The thing is, you can’t fake newly married. It’s not really a honeymoon unless it immediately follows your nuptials. I know we make our own rules, and who’s to say? I say. I know a couple, due to schedules and rain seasons, who took their honeymoon just before tying the knot. Another couple with a destination wedding who then traveled to another island for their private honeymoon.
Truth: I’m not one for following traditions, unless it works in my favor. I love the idea of cooking (and much more so planning) an entire Thanksgiving meal, but I was always bothered by the "tradition" in my family for the men to watch football while the women took care of things in the kitchen. It always pissed me off watching my mother cook for days, and then clean for days. And I didn’t just see it in my mother’s house. I’ve seen it in almost all the homes of friends, aunts, and cousins, too. The men hanging out watching football, eating cashews before dinner or a plate of fruit before dessert. And the women are clearing plates, cleaning up, fussing with coffee filters, making two pots. Decaf and regular. And tea. Re-setting the table after clearing it. I hate that tradition. I’m full too. I want to lie on the couch and unbutton my pants, but instead of football, I want to watch Christmas movies,or When Harry Met Sally. Again. Now, I happen to be very lucky. The Suitor does, especially lately, all the cleaning and cooking. I’ve been too sick and tired to move. But he’s always been helpful, and I’m very lucky that way. But if he wants any say in what our formal china will look like, I whine that he shouldn’t care because "he’s the boy."
Now back to this tradition of the honeymoon… I’m a romantic. A honeymoon is for repeating the phrase "my husband" and looking down at your finger too often, twisting your new ring. It’s for falling even more deeply in love, like the kind at the beginning where you stare and learn each other’s bodies. Their birthmarks, the direction of their cowlick. You learn their breath again and somehow know what their body looks like better than they do. You memorize their eyes and moles and tan lines and smells, of their scalp and neck and odor. You cannot recreate the "just" part of married. Let’s just call a delayed honeymoon what it is: a vacation.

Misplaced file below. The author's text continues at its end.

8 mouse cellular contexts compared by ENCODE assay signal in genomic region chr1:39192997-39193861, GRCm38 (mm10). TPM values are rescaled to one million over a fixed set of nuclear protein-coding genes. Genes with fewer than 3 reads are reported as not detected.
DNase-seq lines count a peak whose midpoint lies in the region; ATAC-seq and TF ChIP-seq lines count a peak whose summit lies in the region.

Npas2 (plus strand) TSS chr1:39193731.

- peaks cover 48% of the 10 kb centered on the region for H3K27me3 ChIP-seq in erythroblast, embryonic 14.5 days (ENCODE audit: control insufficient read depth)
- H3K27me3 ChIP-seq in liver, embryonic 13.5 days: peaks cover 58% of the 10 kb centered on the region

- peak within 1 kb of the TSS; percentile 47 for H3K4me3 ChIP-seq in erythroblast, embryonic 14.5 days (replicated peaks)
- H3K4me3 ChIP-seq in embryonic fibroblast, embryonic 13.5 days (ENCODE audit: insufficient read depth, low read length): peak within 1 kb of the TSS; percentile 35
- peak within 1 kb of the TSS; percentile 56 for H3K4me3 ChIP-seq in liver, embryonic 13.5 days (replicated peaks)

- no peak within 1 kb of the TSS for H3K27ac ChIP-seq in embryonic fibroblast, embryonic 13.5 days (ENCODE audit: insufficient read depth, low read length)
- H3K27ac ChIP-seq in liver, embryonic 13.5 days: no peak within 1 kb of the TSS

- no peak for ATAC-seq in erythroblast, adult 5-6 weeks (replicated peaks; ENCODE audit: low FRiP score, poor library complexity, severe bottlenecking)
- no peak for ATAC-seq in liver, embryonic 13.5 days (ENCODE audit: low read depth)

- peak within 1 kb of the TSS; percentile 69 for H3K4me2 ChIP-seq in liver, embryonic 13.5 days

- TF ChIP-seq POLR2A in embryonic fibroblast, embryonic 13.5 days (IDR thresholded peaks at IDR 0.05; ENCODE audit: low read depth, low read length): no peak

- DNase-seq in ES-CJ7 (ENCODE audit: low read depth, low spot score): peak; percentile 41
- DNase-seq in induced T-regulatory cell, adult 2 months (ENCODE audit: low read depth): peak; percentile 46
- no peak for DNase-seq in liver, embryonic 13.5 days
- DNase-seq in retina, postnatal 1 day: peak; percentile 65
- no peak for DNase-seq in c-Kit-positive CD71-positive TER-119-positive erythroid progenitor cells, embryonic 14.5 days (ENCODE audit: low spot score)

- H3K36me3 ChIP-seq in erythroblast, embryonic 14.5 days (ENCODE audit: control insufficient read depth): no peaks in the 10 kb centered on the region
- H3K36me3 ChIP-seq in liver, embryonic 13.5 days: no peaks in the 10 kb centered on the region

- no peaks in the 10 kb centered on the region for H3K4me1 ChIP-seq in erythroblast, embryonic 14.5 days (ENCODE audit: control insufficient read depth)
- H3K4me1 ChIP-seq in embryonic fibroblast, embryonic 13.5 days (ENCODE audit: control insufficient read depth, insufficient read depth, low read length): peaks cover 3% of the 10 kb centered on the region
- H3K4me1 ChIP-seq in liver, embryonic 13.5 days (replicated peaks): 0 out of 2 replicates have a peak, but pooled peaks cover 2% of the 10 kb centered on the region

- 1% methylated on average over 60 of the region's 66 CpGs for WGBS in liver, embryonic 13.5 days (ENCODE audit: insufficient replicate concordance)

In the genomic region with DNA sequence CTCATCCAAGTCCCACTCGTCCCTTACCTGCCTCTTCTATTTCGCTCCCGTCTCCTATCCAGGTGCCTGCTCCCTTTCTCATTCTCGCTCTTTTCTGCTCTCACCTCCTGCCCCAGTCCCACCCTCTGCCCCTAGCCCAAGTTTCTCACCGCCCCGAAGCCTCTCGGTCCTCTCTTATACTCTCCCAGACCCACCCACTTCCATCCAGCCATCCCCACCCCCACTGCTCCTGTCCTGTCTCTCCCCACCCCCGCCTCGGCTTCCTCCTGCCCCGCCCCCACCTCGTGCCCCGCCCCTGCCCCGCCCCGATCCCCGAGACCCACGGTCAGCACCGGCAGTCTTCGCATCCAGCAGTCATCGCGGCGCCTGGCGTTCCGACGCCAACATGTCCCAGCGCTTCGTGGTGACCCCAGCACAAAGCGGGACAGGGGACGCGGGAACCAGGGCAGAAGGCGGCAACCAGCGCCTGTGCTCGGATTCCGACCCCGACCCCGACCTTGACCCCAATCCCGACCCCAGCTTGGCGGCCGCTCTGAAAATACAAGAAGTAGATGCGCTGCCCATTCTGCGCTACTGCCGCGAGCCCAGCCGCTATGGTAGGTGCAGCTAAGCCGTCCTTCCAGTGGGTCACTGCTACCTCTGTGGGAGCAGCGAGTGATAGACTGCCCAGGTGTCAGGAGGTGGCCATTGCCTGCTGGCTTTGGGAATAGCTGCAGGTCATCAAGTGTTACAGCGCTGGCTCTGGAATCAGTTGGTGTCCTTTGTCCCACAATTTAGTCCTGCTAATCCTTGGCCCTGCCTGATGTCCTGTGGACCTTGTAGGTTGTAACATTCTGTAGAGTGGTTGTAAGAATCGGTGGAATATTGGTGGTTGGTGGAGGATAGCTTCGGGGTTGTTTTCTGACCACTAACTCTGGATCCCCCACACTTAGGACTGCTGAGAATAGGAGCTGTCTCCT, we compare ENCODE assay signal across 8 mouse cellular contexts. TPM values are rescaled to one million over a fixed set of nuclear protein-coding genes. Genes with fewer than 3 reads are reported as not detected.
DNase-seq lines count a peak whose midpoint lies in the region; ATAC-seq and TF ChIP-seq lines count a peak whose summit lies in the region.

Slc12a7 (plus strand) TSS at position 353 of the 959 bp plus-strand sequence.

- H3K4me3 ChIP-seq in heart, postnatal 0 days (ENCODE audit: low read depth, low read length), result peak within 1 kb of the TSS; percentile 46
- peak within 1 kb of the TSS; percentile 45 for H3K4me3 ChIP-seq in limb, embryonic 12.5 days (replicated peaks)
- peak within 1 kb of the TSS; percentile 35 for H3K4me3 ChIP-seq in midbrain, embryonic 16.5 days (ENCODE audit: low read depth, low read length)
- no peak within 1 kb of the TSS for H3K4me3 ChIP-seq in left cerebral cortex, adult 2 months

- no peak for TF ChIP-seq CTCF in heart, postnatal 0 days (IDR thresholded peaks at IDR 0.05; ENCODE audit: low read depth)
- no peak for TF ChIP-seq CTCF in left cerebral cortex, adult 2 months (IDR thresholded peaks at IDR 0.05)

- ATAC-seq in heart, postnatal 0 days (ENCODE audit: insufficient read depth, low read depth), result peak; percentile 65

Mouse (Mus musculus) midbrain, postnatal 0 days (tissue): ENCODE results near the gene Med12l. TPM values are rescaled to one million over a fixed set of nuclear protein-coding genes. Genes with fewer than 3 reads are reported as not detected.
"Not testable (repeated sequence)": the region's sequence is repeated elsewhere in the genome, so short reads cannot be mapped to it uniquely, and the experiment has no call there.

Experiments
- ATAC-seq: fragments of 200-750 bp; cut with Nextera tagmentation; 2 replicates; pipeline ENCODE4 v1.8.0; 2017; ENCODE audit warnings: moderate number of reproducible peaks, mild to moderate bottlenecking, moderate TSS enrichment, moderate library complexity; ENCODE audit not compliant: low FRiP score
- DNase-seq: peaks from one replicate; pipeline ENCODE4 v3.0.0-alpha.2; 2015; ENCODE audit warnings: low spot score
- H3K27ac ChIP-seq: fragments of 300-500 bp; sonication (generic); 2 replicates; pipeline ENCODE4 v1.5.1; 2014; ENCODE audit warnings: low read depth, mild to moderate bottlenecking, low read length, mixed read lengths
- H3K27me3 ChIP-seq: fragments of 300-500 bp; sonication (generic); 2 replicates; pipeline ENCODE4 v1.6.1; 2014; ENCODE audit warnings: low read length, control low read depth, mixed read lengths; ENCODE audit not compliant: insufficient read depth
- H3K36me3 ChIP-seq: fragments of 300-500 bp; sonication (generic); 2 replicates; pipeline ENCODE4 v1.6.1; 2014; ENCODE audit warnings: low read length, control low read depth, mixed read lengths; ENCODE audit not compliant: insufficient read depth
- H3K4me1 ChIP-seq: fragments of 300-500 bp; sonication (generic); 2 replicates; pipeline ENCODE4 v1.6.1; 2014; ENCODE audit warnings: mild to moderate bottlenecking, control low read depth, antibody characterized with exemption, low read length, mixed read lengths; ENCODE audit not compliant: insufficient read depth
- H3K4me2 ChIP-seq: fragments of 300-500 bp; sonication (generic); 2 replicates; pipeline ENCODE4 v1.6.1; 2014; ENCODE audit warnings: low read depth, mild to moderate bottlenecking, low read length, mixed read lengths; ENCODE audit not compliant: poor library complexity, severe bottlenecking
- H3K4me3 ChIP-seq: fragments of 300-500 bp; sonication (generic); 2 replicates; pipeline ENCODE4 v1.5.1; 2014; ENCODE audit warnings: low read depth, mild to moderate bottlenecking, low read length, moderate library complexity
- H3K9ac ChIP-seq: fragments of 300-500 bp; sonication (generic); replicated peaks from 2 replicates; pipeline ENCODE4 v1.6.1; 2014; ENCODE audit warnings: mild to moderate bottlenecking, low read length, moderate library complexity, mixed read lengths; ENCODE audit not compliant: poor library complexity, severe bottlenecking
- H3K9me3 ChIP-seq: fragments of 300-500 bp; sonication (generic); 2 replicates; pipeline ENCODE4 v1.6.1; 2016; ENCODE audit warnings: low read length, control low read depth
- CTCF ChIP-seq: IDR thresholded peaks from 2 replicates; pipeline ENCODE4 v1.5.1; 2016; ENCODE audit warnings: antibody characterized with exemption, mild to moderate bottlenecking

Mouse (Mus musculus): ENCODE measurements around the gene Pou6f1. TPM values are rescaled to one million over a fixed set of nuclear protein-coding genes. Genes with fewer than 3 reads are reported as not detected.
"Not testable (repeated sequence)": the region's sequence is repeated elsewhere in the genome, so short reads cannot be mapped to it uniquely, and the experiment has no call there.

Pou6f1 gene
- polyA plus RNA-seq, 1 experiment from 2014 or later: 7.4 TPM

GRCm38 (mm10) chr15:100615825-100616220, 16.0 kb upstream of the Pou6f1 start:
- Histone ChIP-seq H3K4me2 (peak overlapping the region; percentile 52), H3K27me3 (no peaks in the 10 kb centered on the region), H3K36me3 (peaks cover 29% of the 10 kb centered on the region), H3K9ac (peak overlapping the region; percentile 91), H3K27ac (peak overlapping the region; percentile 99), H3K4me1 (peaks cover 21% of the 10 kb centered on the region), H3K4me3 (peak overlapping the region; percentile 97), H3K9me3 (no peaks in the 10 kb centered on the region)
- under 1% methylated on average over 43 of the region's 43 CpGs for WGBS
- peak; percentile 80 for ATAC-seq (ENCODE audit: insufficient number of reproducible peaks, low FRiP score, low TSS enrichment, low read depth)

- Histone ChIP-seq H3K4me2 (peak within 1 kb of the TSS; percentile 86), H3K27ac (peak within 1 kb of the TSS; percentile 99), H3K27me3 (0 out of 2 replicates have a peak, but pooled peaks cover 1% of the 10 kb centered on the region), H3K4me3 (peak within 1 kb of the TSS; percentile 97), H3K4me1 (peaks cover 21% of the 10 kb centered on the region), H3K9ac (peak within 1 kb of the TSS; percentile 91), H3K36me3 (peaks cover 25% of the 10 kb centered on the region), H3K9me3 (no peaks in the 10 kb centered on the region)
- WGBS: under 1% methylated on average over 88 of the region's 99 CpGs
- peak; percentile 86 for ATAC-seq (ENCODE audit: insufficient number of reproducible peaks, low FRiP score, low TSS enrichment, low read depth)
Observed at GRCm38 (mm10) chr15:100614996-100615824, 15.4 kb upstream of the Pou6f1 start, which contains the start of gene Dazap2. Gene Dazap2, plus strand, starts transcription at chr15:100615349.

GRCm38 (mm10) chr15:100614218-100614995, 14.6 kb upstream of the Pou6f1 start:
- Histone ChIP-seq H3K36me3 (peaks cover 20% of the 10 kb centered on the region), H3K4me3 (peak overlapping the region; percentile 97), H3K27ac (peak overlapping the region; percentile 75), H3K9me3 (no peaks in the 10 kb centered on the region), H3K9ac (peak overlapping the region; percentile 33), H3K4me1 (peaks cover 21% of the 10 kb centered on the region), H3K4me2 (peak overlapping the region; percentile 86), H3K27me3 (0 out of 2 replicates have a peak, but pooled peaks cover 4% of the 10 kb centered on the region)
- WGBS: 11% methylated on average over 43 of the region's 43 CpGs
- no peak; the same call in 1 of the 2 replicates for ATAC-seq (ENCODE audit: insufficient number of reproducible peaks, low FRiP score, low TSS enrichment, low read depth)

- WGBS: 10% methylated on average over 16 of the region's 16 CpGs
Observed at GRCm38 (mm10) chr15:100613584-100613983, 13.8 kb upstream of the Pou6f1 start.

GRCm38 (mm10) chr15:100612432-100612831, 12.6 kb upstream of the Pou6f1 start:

We don’t know where we’ll go on ours yet. We are getting married this September 16. October 4, I’m doing a reading at BookPeople here in Austin, and then mid-October I’m on tour in Chicago (Oct. 10 Borders) and San Francisco (Oct. 12 Book Passage). Before then, we’d need to brush away to Greece. Or somewhere. I’m a little nervous about being in a foreign country pregnant with twins, just in case. But it’s our last trip before the kids come. It’s our last chance to memorize each other, and I want that time away to get to know him, all of him, as we are, just the two of us, outside our home, our state, our country. Because soon we’ll be filling Christmas stockings and having Thanksgiving feasts, bickering over the fact that I’m cooking too much food. Before we have that life, I want to hold onto this one just a little longer, that newness of a lover I’ll grow with, in scents and tastes and skinny dipping moments.